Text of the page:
When do credit card companies report late payments?

credit card companies report late paymentsAs a rule of thumb, banks and other credit card issuers report payment and balance information monthly to the three national credit reporting agencies which are TransUnion, Experian, and Equifax. If an account is dormant, banks may only update the bureaus every three to six months.

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Generally, credit card companies only report delinquencies once a payment is more than 30 days late. If the delinquency continues, they will once again report to the bureau when the payment reaches 60 days, 90 days, and 120 days late, etc.

Can a payment that’s only a few days late adversely affect my credit standing?

Yes! While most companies won’t, some will report a late credit card payment that is received just a few days beyond the due date. It depends mainly on how a credit cardholder behaves over time. The most dependable account holders are least likely to be reported if they fall a few days behind.

On the other hand, there are credit card companies that won’t report delinquencies until they’ve reached 60 days past due, choosing not to report 30 day late payments at all. Once again, most of the actions of the credit card companies will depend on how well their clients maintain their credit card accounts

Experts acknowledge that even one 30-day late payment can affect your credit score by 60 – 110 points. By conventional rules, a payment is 30 days late if it is from 1 to 30 days past the due date. Similarly, a payment is considered 60 days delinquent if it is 31 – 60 past the due date.

Credit cardholders should understand then, that a payment will be reported as 30 days late by the credit card company  even if it was only received a few days past the due date, if the card company decides to report it to the bureau. Unfortunately, there is no in-between payment status, 30, 60, 90 days, etc. is the rule.

Credit bureaus report somewhat differently. Conversely, the credit bureaus don’t label payments 30 days late unless they are 30 to 59 days delinquent.

Can I contact a credit bureau directly if there’s a problem?

when credit card companies report late paymentsSure! Contacting the credit bureau is not only a good idea, it’s your right if there’s a problem with information the bureau is reporting. Smart consumers run a credit report on themselves at least once each year to make sure their credit file is accurate and up-to-date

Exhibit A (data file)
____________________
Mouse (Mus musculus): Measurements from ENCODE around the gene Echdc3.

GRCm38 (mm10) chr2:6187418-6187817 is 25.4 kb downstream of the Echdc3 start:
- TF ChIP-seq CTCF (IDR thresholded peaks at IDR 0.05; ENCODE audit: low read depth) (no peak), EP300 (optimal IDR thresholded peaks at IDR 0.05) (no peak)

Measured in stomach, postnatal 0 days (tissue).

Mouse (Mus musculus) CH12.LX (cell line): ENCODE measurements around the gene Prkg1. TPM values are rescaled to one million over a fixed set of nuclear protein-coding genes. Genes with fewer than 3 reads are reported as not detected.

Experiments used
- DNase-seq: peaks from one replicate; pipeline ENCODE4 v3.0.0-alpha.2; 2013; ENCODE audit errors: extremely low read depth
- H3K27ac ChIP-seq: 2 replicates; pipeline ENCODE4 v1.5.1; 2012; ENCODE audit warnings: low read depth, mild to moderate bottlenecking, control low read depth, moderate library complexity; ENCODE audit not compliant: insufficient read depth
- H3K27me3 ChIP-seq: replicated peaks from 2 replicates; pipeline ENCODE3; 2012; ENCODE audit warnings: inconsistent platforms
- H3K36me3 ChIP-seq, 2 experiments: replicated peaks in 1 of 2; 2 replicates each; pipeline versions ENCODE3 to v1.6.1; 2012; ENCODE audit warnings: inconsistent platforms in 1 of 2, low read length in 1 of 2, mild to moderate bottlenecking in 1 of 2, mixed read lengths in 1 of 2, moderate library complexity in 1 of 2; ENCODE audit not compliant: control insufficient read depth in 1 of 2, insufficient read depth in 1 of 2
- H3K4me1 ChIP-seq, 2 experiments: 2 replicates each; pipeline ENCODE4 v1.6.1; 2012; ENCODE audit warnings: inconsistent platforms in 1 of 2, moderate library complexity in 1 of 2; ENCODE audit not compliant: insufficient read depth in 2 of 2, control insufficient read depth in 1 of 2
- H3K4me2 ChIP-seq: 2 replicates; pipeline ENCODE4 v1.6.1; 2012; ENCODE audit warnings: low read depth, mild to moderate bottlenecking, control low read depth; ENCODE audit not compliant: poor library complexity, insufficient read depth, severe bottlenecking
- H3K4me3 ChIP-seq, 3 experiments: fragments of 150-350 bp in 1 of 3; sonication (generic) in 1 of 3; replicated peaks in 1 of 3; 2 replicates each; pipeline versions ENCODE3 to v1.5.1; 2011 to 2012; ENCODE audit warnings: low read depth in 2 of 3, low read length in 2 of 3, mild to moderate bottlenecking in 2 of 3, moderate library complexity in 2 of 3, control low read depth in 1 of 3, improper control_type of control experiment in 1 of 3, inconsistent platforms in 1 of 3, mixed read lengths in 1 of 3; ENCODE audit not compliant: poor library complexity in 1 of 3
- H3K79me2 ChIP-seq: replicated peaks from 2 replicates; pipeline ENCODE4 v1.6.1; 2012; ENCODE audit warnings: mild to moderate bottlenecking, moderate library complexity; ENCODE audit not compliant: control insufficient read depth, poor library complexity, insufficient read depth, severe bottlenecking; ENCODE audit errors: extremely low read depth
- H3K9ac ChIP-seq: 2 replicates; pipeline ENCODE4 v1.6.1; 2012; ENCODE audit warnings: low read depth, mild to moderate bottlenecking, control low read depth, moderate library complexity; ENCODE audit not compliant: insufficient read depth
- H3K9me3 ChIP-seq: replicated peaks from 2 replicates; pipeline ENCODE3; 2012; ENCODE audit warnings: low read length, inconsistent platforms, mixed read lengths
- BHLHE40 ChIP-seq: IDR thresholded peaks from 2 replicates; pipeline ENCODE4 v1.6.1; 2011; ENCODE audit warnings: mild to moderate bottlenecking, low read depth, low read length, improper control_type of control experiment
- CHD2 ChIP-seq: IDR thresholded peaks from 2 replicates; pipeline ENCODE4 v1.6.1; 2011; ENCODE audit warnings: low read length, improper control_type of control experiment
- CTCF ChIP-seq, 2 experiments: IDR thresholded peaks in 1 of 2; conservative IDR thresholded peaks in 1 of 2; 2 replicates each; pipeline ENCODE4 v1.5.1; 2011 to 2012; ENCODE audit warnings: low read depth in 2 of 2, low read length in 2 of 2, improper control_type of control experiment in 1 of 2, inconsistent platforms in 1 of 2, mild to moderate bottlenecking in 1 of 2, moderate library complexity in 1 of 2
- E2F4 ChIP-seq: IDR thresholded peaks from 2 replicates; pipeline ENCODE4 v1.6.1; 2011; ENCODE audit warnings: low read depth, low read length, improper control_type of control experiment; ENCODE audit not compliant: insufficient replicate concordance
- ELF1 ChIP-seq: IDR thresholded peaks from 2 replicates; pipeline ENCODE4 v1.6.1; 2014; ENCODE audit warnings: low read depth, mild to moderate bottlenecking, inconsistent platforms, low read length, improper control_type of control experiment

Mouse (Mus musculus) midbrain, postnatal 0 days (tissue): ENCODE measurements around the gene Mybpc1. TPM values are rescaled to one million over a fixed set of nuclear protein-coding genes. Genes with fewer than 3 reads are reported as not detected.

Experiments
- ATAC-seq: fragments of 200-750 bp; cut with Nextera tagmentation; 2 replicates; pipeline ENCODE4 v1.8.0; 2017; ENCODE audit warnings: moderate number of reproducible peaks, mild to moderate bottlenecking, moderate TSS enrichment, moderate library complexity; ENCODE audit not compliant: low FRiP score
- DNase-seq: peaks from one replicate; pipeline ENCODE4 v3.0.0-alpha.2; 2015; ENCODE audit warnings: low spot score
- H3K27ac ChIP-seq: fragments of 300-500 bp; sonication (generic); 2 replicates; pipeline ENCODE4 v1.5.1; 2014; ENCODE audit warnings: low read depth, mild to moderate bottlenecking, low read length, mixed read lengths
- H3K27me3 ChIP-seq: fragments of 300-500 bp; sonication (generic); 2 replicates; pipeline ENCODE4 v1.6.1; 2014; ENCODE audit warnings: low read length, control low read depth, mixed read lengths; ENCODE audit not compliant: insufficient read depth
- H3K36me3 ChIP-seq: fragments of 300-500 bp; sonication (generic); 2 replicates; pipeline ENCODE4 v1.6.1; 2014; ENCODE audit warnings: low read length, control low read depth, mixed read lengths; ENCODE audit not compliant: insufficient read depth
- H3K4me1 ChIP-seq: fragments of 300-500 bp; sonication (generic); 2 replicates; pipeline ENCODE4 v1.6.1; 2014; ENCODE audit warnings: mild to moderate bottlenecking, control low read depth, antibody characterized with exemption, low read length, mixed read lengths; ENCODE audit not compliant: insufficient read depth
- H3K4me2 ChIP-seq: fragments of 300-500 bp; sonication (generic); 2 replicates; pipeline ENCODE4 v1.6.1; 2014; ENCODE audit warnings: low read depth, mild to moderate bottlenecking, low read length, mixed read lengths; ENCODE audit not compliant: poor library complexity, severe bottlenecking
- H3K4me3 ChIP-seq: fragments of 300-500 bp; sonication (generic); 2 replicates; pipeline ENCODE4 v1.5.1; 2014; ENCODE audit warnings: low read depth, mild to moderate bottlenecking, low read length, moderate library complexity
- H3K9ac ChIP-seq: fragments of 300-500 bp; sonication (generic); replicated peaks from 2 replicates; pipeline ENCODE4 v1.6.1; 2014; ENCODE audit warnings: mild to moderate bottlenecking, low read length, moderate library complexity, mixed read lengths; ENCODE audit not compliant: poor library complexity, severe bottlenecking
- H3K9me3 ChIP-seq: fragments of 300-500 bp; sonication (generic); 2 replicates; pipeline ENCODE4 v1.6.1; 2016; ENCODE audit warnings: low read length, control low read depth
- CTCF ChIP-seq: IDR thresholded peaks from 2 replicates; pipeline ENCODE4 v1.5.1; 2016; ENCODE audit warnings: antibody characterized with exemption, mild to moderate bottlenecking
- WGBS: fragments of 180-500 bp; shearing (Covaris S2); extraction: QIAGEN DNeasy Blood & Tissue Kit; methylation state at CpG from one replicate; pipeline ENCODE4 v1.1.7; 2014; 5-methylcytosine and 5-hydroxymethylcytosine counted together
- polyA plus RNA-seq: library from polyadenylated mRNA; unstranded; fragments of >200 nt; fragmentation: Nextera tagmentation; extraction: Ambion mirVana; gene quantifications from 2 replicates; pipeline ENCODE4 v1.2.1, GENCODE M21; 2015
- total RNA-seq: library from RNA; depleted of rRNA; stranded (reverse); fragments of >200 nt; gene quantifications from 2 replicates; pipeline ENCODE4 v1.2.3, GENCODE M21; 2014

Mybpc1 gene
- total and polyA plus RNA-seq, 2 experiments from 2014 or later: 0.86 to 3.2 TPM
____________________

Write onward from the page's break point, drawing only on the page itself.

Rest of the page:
Credit tips and other consumer related articles relating to credit card and credit reporting agencies, as well as other helpful financial information can be found on the MSN Money website.

What do I do if my credit report contains an error?

In a report filed by an associate editor of Kiplinger Magazine in 2009, Jessica Anderson chronicles her own experience in fighting the big three credit bureaus to correct an error. Anderson makes several observations that will help anyone who finds themselves in a similar situation.

  • When doing battle with a credit bureau, you are on your own. Operating much like the IRS, the credit bureaus consider you guilty of any credit infraction listed on their reports, until you can prove your innocence. While they may offer assistance, it is up to you to go back to the source of the credit information to verify an error has been made.
  • While it may seem more expedient to ignore the problem, or even pay off a small bill or credit card purchase that isn’t yours, avoid taking the easy way out. You can dispute a credit card purchase. Take the time to resolve the problem correctly and make the reporting company own up to its error.
  • If at first you don’t succeed, keep trying! Don’t give up at a minor setback or even after a second or third failure to quickly resolve the problem. Keep after the credit card company involved in the misunderstanding until you accomplish your goal.
  • Finally, if you can’t resolve the situation on your own, get some help! Call in the reserves, experts in the field, regulatory boards or attorney general if needed, to add some weight to your arguments and/or force the errant company to hear and resolve your case.

According to Anderson, the fight was worth it, since once the errant derogatory credit item was removed from her record, her credit score jumped up 80 points!

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